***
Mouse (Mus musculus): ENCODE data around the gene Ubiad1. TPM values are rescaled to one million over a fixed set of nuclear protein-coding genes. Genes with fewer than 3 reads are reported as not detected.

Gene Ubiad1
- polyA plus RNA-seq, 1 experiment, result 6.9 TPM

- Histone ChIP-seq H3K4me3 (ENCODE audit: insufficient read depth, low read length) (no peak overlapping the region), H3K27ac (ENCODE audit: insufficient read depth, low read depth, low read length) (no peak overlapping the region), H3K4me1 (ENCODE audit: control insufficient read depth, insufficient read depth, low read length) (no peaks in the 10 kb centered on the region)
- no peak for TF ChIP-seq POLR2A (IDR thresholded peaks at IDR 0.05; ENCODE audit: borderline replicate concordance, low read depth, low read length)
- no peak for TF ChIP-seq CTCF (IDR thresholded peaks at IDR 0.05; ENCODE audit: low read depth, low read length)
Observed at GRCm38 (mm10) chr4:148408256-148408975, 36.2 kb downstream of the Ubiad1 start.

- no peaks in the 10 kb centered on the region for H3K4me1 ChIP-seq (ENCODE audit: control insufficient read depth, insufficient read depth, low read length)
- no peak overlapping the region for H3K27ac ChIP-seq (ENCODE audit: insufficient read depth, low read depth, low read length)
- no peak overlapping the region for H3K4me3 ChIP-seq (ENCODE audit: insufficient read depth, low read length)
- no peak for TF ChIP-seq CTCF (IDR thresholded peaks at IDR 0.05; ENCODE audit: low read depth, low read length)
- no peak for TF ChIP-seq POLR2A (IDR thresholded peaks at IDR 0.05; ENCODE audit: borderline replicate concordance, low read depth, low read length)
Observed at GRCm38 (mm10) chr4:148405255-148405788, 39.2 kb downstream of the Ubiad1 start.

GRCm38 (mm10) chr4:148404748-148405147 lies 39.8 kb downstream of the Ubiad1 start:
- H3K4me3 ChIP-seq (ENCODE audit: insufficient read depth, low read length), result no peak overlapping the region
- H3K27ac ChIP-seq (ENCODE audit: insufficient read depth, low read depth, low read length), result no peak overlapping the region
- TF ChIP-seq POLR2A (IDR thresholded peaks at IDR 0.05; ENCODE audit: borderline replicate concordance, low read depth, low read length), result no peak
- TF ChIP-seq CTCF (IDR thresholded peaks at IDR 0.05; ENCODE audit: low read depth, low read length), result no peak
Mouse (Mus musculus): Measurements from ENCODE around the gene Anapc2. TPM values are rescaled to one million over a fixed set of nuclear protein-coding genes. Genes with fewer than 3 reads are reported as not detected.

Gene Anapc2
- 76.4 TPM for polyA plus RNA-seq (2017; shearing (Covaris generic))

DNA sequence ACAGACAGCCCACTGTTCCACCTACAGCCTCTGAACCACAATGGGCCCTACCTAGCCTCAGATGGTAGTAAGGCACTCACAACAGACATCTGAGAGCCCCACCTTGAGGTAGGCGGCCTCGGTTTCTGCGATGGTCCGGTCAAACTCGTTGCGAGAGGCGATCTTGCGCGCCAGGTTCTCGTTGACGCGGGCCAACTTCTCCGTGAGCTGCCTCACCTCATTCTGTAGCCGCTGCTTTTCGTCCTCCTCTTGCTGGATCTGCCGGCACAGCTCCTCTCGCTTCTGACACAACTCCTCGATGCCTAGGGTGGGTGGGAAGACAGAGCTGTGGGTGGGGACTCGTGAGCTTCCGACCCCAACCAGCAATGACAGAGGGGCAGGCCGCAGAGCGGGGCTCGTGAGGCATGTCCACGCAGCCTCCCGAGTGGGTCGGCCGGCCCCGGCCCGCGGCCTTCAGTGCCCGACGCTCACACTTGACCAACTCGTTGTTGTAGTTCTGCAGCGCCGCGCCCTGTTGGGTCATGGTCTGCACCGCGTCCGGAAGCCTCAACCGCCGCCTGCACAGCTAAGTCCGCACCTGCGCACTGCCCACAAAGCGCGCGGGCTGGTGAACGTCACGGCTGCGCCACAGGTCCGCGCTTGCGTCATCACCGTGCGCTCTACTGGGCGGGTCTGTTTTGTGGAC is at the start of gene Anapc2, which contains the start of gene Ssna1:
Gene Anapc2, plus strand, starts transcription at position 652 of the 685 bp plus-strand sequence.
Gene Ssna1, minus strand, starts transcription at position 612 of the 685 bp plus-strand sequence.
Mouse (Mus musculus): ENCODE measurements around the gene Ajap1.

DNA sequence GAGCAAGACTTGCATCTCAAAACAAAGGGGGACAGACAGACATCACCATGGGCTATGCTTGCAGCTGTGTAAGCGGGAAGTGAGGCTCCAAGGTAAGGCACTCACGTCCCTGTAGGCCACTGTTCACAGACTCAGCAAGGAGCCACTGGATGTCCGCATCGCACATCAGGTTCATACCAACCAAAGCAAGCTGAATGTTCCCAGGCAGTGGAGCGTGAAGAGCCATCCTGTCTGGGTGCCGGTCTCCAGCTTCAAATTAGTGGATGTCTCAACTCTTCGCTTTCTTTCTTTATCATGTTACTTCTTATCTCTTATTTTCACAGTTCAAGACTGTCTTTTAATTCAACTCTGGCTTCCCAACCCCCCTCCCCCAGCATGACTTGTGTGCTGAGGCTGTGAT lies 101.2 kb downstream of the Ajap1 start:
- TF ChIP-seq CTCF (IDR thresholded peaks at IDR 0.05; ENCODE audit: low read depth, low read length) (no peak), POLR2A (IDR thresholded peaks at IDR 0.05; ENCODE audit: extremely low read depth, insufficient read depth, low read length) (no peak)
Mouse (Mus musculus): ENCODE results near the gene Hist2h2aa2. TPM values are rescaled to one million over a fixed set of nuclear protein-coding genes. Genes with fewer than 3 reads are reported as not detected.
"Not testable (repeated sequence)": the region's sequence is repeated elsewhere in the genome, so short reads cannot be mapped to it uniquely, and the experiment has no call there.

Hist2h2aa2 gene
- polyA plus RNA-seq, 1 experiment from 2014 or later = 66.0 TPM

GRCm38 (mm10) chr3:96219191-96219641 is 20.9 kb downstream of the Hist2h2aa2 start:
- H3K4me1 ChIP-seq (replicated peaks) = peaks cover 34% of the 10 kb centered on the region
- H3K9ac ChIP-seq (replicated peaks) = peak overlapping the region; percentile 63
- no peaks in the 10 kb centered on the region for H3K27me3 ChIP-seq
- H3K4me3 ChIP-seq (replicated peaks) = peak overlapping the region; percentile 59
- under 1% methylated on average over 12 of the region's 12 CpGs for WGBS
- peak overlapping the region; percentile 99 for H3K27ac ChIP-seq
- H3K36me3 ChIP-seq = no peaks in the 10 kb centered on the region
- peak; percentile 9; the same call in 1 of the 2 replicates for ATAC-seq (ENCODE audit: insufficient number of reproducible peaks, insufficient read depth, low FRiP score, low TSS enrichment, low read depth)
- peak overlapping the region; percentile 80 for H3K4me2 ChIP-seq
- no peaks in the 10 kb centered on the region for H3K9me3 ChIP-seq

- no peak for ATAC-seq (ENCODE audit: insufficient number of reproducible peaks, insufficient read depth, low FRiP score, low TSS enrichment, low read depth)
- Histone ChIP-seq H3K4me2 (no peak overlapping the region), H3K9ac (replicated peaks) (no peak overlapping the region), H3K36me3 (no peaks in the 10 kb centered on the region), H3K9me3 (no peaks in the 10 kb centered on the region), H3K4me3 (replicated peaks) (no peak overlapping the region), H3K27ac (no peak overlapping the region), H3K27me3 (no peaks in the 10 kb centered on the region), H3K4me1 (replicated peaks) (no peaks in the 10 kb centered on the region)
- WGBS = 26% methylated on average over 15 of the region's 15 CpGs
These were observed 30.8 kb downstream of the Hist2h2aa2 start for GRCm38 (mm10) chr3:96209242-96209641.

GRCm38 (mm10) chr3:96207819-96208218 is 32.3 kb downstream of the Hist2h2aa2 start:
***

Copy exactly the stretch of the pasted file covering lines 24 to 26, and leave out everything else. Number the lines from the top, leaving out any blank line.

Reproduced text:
Gene Ssna1, minus strand, starts transcription at position 612 of the 685 bp plus-strand sequence.
Mouse (Mus musculus): ENCODE measurements around the gene Ajap1.

DNA sequence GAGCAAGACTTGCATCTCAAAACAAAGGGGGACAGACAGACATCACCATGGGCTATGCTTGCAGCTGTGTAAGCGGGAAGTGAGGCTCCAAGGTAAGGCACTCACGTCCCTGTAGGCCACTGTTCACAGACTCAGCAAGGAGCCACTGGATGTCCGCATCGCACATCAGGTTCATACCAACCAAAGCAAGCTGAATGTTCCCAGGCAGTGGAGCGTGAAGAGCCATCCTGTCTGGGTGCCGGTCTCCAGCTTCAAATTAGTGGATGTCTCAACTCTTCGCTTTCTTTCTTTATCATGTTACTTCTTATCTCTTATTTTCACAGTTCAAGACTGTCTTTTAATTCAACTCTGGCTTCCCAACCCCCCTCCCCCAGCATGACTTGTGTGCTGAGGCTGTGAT lies 101.2 kb downstream of the Ajap1 start: